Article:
The Paradox of Worthiness
By Beth Demme
Remember the movie Wayne’s World? Or maybe you remember it as a skit on SNL? Mike Myers and Dana Carvey play Wayne and Garth. Whenever Wayne and Garth meet someone famous or someone they idolize, the bow repeatedly and say, “We’re not worthy! We’re not worthy!”
That’s how we feel before God, isn’t it? Unworthy? To me, this is a great paradox of the Christian faith. We aren’t worthy, except that God says we are.
The word “sin” means to miss the mark. We each know how we miss that mark. Even the Apostle Paul knew it. He says in Romans, “I do not understand my own actions. For I do not do what I want, but I do the very thing I hate. … For I know that nothing good dwells within me, that is, in my flesh. I can will what is right, but I cannot do it. For I do not do the good I want but the evil I do not want is what I do.” (Romans 7:15, 18-19 (emphasis added))
One way I personally miss the mark is that I tend to be more than a wee bit judgmental about other Christians. I actually find it easier to accept people of other faiths than to accept certain Christians, and Christian denominations, who – in my not-so-humble opinion – squeeze God into a box and, in the process, squeeze the love right out of the good news of Jesus Christ.
I judge them, all the while pridefully patting myself on the back for my own “right” views. In other words, I fret over the speck in my brother’s eye, while ignoring the log coming out of my own. (Matthew 7:3)
I miss the mark by failing to show love and by acting out of pride.
Paul uses forceful language for this. He says, “nothing good dwells within me.”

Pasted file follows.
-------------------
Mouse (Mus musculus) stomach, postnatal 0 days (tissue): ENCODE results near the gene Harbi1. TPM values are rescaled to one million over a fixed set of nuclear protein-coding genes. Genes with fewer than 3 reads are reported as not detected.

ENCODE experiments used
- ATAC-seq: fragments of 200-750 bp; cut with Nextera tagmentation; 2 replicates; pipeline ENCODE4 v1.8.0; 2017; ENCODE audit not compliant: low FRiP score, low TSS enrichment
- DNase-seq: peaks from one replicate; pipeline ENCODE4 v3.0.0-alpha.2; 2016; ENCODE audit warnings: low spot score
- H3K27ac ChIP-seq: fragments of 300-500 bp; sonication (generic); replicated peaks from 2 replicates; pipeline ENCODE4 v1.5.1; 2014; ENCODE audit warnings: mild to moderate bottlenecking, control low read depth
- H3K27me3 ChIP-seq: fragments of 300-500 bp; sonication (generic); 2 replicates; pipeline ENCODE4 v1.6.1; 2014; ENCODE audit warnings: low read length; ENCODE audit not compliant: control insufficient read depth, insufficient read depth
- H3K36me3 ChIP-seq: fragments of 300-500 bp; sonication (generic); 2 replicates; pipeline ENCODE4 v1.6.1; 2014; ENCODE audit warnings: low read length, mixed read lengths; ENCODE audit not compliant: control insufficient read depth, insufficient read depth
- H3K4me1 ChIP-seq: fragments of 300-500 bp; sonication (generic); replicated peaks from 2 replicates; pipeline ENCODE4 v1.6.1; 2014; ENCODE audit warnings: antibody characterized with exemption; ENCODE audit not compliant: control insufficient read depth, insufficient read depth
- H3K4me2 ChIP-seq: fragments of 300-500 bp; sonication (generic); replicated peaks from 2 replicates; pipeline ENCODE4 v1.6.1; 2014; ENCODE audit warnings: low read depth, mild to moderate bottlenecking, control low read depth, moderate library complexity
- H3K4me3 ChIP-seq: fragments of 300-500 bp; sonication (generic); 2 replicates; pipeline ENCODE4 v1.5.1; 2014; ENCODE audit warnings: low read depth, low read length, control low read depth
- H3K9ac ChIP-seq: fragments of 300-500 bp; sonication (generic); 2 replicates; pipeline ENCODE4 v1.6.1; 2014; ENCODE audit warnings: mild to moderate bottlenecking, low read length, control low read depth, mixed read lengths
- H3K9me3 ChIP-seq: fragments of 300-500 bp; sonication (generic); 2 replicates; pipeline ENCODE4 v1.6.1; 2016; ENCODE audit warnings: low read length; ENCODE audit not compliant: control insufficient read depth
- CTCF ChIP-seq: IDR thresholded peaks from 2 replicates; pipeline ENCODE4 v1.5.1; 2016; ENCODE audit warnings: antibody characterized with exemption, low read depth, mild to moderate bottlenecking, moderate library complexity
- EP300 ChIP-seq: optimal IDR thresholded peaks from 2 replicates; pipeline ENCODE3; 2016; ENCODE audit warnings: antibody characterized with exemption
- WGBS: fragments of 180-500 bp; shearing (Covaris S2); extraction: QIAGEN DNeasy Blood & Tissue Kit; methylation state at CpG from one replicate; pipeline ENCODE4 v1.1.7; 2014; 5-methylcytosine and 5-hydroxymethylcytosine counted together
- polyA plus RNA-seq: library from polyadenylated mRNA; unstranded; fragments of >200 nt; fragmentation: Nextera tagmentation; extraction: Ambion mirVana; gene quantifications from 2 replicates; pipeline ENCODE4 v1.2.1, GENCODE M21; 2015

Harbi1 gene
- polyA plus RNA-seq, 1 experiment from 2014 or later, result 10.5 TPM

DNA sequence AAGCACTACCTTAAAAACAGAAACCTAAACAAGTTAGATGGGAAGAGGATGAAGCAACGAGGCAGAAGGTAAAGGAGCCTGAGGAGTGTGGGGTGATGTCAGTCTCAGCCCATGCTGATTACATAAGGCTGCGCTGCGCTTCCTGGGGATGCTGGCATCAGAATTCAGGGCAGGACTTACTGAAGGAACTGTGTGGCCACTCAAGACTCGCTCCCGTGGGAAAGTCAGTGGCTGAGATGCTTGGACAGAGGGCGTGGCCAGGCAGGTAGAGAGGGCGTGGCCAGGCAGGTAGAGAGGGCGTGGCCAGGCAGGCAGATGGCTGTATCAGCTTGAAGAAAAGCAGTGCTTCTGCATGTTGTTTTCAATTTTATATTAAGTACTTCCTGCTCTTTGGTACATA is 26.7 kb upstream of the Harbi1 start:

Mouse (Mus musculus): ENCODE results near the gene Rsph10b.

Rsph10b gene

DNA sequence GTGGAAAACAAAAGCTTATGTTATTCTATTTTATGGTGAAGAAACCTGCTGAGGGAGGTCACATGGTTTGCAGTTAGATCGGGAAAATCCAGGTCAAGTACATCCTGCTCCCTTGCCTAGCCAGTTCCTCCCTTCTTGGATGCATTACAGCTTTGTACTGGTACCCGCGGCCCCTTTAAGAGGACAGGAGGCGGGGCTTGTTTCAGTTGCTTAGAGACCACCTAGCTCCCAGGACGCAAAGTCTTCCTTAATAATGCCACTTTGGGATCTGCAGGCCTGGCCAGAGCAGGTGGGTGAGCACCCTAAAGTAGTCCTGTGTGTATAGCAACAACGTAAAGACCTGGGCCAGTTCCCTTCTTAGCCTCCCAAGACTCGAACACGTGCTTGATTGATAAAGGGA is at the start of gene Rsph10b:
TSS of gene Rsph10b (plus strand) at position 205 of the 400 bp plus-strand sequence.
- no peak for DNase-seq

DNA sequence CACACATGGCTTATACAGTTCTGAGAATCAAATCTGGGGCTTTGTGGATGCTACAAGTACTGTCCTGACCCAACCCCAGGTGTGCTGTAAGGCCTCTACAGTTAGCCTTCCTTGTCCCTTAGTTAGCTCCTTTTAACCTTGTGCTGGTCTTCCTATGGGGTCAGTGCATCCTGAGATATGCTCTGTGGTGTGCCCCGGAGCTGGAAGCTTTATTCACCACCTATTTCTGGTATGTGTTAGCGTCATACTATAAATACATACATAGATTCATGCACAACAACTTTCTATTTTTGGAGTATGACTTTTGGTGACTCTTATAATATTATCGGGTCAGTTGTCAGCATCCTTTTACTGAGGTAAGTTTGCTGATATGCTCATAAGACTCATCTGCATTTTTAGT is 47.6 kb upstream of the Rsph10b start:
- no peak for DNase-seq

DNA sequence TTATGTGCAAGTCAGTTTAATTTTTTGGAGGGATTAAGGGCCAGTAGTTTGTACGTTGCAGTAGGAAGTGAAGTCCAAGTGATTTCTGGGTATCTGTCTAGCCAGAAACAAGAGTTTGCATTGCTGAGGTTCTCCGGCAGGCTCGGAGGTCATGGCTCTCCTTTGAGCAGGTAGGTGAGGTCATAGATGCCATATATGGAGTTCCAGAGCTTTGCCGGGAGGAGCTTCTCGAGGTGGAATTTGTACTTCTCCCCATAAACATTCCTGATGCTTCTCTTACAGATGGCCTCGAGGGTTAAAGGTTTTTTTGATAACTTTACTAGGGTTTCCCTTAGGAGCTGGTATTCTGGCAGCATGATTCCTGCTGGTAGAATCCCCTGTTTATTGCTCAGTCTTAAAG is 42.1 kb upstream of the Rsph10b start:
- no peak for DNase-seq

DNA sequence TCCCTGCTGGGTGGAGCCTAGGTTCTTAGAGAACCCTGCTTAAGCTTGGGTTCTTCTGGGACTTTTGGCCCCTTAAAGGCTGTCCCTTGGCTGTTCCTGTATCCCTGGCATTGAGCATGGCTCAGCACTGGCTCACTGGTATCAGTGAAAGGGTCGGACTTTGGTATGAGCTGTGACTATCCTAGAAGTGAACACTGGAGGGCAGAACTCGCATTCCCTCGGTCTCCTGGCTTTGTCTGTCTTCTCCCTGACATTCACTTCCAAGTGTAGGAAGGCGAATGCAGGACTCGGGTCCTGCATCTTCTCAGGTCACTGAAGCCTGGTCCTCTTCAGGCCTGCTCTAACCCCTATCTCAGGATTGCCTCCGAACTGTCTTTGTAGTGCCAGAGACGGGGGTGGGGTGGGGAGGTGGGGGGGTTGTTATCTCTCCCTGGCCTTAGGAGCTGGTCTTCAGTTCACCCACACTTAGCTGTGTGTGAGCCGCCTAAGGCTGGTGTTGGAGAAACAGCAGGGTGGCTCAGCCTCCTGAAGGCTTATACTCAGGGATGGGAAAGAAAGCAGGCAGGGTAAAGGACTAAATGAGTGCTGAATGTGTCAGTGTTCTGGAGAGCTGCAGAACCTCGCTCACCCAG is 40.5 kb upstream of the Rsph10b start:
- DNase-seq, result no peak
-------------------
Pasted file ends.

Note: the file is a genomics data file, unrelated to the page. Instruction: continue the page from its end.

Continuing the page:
In other words, I’m not worthy of God’s grace. Like Wayne and Garth, I say, “I’m not worthy, I’m not worthy.”
And yet, God says I am worthy.
Again, the Apostle Paul explains, “God proves his love for us in that while we were still sinners Christ died for us.” (Romans 5:8)
I think Dr. Steve Harper (author, Methodist pastor, and retired seminary professor) explains it best:
Redemption only makes sense if there is prior value. If something is worthless, it can be thrown away and replaced. But if it has prior value, it must be found and restored. Redemption means that people have prior value (eternal value), and God’s love will not permit anyone to be discarded.
In other words, we have value because God says we do. As Christians, we understand the redemptive work of Christ on the cross, but I think we sometimes forget that we have been deemed worthy of redemption. We aren’t worthless, such that we can be thrown away or replaced. We are so very worthy in God’s eyes that God will do whatever it takes to bring us back into a relationship.
We aren’t worthy, except God says we are.
Do you find this to be a paradox of the Christian faith? Do you feel worthy? How does it make you feel to know that you have prior value? Tell me about it in the comments, in an e-mail, or on Facebook.
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